In 1895, W.C. Zimmerman founded the Monarch Grubber Company in Lone Tree in partnership with Miles Bateman. In 1908 it became the Zimmerman Steel Company. Originally, they bought parts for assembly at the plant, but in 1897 they began casting their own parts in a new building just south of the railroad tracks. This was the first steel casting plant in Iowa. In 1898 W.C. took Henry, his eldest son, into the business with him and he sent his daughter, Bertha, to Iowa City to the Irish Business College. The next year, at the age of thirteen, Bertha took over the business correspondence for the company. Eventually all of W.C.'s sons would come into the business.
In September 1906 the Zimmermans contracted for the electric franchise for Lone Tree. According to Henry Zimmerman, within three months, under the direction of his brother Fred, Lone Tree had electric lights. In 1911 the Zimmerman Steel Company shipped steel products to twenty countries including Russia, Japan, and Australia. At its peak the factory employed fifty people in what were considered high-paying jobs. The family also owned a farm, which was near the large elm tree from which the town derived its name.
Henry L. Zimmerman was born in Davenport on July 25, 1879 and attended schools in Big Rock and Lone Tree, Iowa. According to a memoir in the collection, a study of his father's books one Christmas holiday convinced him that he was needed at the company. He talked his father into hiring Andrew Hess, who Henry described as "the most skillful steel moulder in the Upper Mississippi Valley." After serving an intense apprenticeship under Hess, he took control of his father's plant. This memoir also states that he performed the town's (presumably Lone Tree's) civil engineering for seven years and during that time is said to have brought telelphone service to the community, to have taken on the completion of the community waterworks when an out-of-town contractor failed to complete it, and to have redesigned the town's wells. In addition he designed all the equipment for the steel works, except the electrical motors.
In 1915, Henry designed the Zimmerman Steel Company east of Bettendorf, Iowa and became Vice-President in charge of buying and shipping. He also began taking classes in business and engineering. In 1929 The Santa Fe Railway acquired many steel companies and they hired Henry as foundry engineer in which capacity he travelled from the Mississippi to the eastern seaboard inspecting the plants, taking care of problems and working to make them more efficient and productive.
In the early nineteen thirties Freyn Engineering Company selected Henry as their chief foundry engineer, one of fifty- seven specialists chosen to establish modern steel mills in Russia. He arrived at Kuznetz, Sibera on January 7, 1931. The temperature was 81 degrees below zero. The hotel where he was staying had no heat because the steam heaters installed by German workers had frozen and burst their pipes. The temperature inside the hotel was sixty-six degrees below zero. On the job, they poured concrete at thiry-five below and kept it warm with hot stones and boiling water. The plant at Kuznetz went into production sixty days ahead of schedule, well before the 286 other plants scheduled to open at the same time. The Russians were so impressed that they made a film of him at work.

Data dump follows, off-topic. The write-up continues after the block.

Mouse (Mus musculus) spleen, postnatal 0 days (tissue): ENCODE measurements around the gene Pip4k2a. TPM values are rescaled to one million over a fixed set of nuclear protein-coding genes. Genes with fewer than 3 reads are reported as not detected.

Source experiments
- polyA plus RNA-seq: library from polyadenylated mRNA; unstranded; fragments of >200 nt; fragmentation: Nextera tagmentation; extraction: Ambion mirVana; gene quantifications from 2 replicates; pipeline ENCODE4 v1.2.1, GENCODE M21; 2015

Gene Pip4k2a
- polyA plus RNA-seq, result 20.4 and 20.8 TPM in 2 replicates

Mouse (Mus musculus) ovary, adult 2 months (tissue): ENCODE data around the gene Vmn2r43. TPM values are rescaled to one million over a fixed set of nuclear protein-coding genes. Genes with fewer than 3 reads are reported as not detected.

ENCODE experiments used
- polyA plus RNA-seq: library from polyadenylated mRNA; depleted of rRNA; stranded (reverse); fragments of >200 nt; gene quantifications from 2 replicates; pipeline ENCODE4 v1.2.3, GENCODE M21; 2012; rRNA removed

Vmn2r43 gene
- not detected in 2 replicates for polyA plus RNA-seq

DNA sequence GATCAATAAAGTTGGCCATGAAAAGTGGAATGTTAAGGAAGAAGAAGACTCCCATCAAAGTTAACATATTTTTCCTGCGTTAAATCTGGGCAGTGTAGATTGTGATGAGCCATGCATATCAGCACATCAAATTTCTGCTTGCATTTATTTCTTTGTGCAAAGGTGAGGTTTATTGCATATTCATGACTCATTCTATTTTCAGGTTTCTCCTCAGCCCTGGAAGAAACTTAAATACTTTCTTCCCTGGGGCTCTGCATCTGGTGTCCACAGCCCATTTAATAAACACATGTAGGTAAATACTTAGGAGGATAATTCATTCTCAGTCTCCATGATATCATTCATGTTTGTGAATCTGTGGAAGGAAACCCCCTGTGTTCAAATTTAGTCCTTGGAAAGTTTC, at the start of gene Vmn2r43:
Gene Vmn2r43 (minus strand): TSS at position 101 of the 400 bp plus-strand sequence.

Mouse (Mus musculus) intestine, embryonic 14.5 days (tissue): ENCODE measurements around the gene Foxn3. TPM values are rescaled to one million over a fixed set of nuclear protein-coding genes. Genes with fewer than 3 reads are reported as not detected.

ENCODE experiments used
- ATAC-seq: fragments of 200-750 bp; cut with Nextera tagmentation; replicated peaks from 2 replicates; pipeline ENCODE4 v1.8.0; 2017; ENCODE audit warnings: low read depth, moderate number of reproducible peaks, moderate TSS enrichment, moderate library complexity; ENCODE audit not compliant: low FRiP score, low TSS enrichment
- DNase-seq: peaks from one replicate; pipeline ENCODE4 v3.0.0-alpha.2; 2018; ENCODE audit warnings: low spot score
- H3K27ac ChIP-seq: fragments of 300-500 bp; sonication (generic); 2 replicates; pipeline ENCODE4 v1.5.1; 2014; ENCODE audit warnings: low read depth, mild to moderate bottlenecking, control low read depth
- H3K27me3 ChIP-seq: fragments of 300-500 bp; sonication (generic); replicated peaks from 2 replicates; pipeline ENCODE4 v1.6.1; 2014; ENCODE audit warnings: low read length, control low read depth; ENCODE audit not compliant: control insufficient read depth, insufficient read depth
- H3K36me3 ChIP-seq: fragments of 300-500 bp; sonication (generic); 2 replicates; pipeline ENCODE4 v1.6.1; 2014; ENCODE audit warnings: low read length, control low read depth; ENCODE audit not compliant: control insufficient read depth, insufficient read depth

While there, he revised some engineering American textbooks which had been translated into Russian.
One of his projects was to remodel a metallurgical works in a building built in 1794. Eventually, Russia ran out of money and the projects were terminated. When Kruschev visited Iowa in the nineteen-sixties, Henry met him and met with his technical advisers, who told him that the plant he had built in the thirties was still working fine.
After returning from Russia, he did consulting work, repairing existing plants and building new ones. During World War II he served as chief inspector for the Bureau of Ships as a civilian through General Motors' Electromotive Division. In his memoir in the collection, Henry rather cryptically states that the family "lost control of the Plant on War contracts."
In his later years, he worked on a design for a rotary engine and lived in Davenport with his daughter and son-in-law, C.H. Wildman, the sheriff of Scott County. At one point, he ran for the House of Representatives in the First Iowa Congressional District on the Democratic ticket. Henry L. Zimmerman died in April 1971.
JRoethler, October 2006.